It was nearly two decades in the making, yet took just a couple months to build, changing the landscape of the Southeast Utah high desert, and altering the culture of a small rural town.
“What’s happening here, yet again, is an unexpected Old West/New West alliance that is becoming less of a surprise each time it happens,” Canyon Country Zephyr founder Jim Stiles wrote in a column.
Stiles is referring to the 27 newly erected wind turbines on the edge of Monticello, which climb up the ridge of the Abajo Mountains, known locally as the Blue Mountains.
The wind farm was completed in December after the Salt Lake City-based Sustainable Power Group (sPower) bought the “Latigo Wind Project” from Wasatch Power last summer, promising to finally finish the long-stalled project.
And in March, the $125 million wind farm went fully operational. A 10 percent federal subsidy will help support future production.
Despite criticisms that the wind park would not meet generating expectations, largely because of Monticello’s thin air at an elevation of 7,000-plus feet, Latigo is producing power in line with estimates.
“We’re pleased with performance and with the fact that Latigo has been able to maximize the area’s abundant wind resources,” spokeswoman Naomi Keller said.
Located in San Juan County, Utah – about a two-hour drive northwest of Durango – the Latigo project is expected to generate 150 million kilowatt-hours a year, enough electricity to power anywhere from 10,000 to 20,000 homes.
“Since the wind park was fully commissioned in March 2016, it has produced more than 30 million kilowatt-hours of energy,” Keller said.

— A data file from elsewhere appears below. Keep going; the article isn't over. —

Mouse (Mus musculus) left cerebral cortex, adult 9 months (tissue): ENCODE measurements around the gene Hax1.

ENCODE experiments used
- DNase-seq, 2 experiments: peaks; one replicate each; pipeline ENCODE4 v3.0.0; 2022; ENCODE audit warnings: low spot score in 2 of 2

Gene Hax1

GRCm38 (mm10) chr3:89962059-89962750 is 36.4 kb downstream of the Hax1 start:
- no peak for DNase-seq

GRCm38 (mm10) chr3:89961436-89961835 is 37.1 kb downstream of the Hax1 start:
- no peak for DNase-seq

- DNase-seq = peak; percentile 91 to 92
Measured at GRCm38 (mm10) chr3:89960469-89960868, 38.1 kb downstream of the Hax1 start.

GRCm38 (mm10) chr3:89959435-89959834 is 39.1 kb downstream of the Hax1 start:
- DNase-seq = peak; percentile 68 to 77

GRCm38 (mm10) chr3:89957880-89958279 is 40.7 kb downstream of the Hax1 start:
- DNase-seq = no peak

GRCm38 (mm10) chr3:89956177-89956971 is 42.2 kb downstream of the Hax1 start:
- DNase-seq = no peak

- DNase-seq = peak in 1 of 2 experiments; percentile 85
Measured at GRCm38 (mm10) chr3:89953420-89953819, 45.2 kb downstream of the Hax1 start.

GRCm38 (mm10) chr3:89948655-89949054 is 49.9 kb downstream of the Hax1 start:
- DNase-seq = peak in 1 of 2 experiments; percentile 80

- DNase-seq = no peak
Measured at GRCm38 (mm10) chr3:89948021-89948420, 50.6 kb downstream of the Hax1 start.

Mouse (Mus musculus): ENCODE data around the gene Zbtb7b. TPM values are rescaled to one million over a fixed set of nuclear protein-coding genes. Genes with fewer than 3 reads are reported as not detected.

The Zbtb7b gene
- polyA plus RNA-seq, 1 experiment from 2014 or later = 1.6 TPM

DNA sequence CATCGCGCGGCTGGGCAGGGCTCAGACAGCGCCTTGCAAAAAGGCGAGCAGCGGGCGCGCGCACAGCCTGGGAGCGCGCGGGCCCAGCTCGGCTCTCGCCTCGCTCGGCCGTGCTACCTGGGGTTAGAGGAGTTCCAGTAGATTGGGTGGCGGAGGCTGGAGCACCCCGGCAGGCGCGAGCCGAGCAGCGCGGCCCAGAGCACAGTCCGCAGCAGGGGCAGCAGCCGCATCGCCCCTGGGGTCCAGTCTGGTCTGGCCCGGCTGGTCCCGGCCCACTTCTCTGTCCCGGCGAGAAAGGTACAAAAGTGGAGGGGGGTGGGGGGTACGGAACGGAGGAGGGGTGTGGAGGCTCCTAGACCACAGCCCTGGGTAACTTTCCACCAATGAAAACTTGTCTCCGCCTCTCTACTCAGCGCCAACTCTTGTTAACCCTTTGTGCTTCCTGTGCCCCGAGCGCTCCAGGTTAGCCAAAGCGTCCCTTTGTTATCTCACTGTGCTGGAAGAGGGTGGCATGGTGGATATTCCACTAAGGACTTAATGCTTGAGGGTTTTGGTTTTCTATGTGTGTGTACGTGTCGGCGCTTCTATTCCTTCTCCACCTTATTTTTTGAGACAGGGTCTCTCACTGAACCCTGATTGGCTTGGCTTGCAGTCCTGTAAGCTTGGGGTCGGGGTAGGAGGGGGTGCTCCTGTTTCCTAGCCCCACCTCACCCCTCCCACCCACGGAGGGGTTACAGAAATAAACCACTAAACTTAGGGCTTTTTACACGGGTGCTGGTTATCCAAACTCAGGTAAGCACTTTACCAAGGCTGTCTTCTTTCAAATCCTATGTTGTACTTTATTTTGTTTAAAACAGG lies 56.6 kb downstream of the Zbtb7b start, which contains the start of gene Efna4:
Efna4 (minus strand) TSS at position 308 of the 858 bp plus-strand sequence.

Controversial turbines help economyBut all has not been smooth sailing for the Latigo project, according to Bill Boyle, editor of Monticello’s newspaper, the San Juan Record.
“It’s been ... in process for 15 years, and I think some local people lost patience and thought it would never happen,” Boyle said. “Then all of a sudden: boom, it’s there.”
Disputes with some property owners (the wind farm is on a number of privately owned lots) are unresolved, and tensions ignite every so often at public meetings. sPower declined to comment about the pending legal matter.
The project has also received flak that energy generated will not be routed back into the local grid, and instead is outsourced to PacifiCorp, a northwestern electric company based in Portland, Oregon.
And the 308-foot turbines themselves, each with three 187-foot blades, have been blamed for ruining the viewshed of the Colorado Plateau, which offers glimpses of the La Plata, La Sal, San Miguel, and San Juan mountains in the distance.
The response from residents is mixed: Boyle said some find the sight of the turbines jarring and unpleasant, others think they are beautiful, a symbol of progress and change. But, he firmly stated, there’s no denying the financial boost the park provides a fledging economy, well past its heyday of uranium mining in the 1950s.
“At a time of decreasing oil and gas, the collapse of uranium and coal – the only bright spot on the economic horizon seems to be this wind farm,” Boyle said.